[10] Although undated, it appears that the student's respective providers created both the speech-language and OT progress reports in or around December 2010 or January 2011 given a comparison of the student's birthdate and age noted in both reports (see Dist. Ex. 7 at p. 2; 8).

[11] The district school psychologist testified that although the student's teacher "mentioned that [the student's] behavior[s] at times were inappropriate," during his classroom observation of the student—as detailed more fully below—he observed the student to "maintain her composure" and "not overreact" when such occasions presented themselves with peers and further, that the student appeared able to "manage" the situations appropriately (Tr. pp. 102-03).

[12] The district school psychologist testified that he observed the student for a total of over 60 minutes in both the classroom setting and at recess (see Tr. pp. 50-51, 108).

[13] The district school psychologist testified that he did not know whether a speech-language evaluation was completed (see Tr. pp. 69-70).

[14] Although the IHO found that the absence of short-term objectives in the May 2011 IEP did not result in a failure to offer the student a FAPE, the IHO impermissibly relied upon retrospective testimony by the principal of the assigned public school to support this finding (see IHO Decision at p. 13).  In this instance, the May 2011 CSE was not required to include short-term objectives in the May 2011 IEP because the student was not recommended for alternate assessment (see (8 NYCRR 200.4[d][2][iv]; see 20 U.S.C. §1414[d][1][A][i][I][cc]; 34 CFR 300.320[a][2][ii]).

[15] Although the IHO found that the behavior management plan at the assigned public school appropriately addressed the student's "misbehaviors," and did not result in a failure to offer the student a FAPE, the IHO impermissibly relied upon retrospective testimony by the principal of the assigned public school to support this finding (see IHO Decision at p. 13).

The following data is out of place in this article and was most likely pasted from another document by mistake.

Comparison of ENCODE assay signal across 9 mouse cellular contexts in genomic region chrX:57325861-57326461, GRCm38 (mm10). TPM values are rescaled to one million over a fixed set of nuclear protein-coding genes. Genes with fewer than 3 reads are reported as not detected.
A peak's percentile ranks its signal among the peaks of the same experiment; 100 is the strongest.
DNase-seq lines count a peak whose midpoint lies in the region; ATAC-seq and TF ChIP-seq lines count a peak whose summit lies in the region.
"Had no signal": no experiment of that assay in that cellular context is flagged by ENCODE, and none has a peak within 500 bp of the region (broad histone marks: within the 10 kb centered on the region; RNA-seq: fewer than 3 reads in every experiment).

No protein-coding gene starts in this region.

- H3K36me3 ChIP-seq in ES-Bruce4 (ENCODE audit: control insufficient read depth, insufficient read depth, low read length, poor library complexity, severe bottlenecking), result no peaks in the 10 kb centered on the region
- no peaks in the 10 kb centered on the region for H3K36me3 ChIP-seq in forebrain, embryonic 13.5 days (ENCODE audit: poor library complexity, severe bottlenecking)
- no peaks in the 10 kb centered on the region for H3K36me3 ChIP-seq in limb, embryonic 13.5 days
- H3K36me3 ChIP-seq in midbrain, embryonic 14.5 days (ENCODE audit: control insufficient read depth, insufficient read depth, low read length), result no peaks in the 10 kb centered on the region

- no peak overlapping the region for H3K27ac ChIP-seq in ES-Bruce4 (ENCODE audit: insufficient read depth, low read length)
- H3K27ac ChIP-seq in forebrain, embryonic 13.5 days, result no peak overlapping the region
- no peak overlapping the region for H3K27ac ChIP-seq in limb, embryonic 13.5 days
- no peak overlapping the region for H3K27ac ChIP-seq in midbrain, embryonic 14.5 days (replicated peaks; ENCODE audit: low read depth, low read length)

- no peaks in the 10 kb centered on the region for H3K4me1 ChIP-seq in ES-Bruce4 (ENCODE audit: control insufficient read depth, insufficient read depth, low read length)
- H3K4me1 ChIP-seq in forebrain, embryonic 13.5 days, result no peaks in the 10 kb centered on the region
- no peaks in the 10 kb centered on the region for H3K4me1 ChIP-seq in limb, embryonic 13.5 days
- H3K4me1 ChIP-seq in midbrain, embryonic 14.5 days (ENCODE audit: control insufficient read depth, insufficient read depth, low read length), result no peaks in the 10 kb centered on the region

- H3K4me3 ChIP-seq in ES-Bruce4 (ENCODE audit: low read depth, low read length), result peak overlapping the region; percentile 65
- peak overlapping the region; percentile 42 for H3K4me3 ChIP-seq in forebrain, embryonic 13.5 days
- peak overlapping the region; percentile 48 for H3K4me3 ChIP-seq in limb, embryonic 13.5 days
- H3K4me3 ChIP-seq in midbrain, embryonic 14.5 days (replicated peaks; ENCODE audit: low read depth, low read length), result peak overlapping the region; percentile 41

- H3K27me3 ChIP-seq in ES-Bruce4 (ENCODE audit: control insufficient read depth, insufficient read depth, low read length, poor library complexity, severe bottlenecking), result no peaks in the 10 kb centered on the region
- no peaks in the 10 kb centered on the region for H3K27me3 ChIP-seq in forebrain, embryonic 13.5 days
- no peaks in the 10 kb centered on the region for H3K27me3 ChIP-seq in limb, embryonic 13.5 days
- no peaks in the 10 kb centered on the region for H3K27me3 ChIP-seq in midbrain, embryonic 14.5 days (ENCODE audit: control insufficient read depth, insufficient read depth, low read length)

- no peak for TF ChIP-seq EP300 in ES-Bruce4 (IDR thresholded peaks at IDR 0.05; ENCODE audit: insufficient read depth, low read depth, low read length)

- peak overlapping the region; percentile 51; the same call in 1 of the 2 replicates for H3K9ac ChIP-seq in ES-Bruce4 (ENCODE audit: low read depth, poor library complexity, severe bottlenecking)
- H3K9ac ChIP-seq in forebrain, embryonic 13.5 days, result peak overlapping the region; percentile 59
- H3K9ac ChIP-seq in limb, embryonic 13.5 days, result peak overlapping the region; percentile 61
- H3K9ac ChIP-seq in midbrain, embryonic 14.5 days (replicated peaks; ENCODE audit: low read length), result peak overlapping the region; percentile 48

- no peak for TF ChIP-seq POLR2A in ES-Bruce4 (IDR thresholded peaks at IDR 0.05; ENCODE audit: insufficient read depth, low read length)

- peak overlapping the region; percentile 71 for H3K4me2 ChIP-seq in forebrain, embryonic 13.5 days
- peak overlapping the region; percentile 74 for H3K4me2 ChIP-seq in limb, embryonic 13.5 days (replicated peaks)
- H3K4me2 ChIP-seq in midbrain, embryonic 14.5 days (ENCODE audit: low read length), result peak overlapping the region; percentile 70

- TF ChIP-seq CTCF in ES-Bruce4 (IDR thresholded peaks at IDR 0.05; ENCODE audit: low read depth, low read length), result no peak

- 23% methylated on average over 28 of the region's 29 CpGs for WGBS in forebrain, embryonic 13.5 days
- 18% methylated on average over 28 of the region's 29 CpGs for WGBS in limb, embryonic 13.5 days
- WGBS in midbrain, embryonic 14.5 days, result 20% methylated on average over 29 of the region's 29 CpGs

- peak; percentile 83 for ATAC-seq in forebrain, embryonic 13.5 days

[16] While the IDEA and State regulations provide parents with the opportunity to offer input in the development of a student's IEP, the assignment of a particular school is an administrative decision that must be made in conformance with the CSE's educational placement recommendation (T.Y. v. New York City Dep't of Educ., 584 F.3d 412, 420 [2d Cir. 2009]; see K.L.A. v. Windham Southeast Supervisory Union, 371 Fed. App'x 151, 154 [2d Cir. Mar. 30, 2010]).  A school district "may have two or more equally appropriate locations that meet the child's special education and related services needs and school administrators should have the flexibility to assign the child to a particular school or classroom, provided that determination is consistent with the decision of the group determining placement" (Placements, 71 Fed. Reg. 46588 [Aug. 14, 2006]).  Once a parent consents to a district's provision of special education services, such services must be provided by the district in conformity with the student's IEP (20 U.S.C. § 1401[9][D]; 34 CFR 300.17[d]; see 20 U.S.C. § 1414[d]; 34 CFR 300.320).  The Second Circuit recently reiterated that while parents are entitled to participate in the determination of the type of placement their child will attend, the IDEA confers no rights on parents with regard to school site selection (C.F., 746 F.3d at 79).  However, the Second Circuit has also made clear that just because a district is not required to place implementation details such as the particular public school site or classroom location on a student's IEP, the district is not permitted to choose any school and provide services that deviate from the provisions set forth in the IEP (see R.E., 694 F.3d at 191-92; T.Y., 584 F.3d at 420 [the district does not have carte blanche to provide services to a child at a school that cannot satisfy the IEP's requirements]).  The district has no option but to implement the written IEP and parents are well within their rights to compel a non-compliant district to adhere to the terms of the written plan.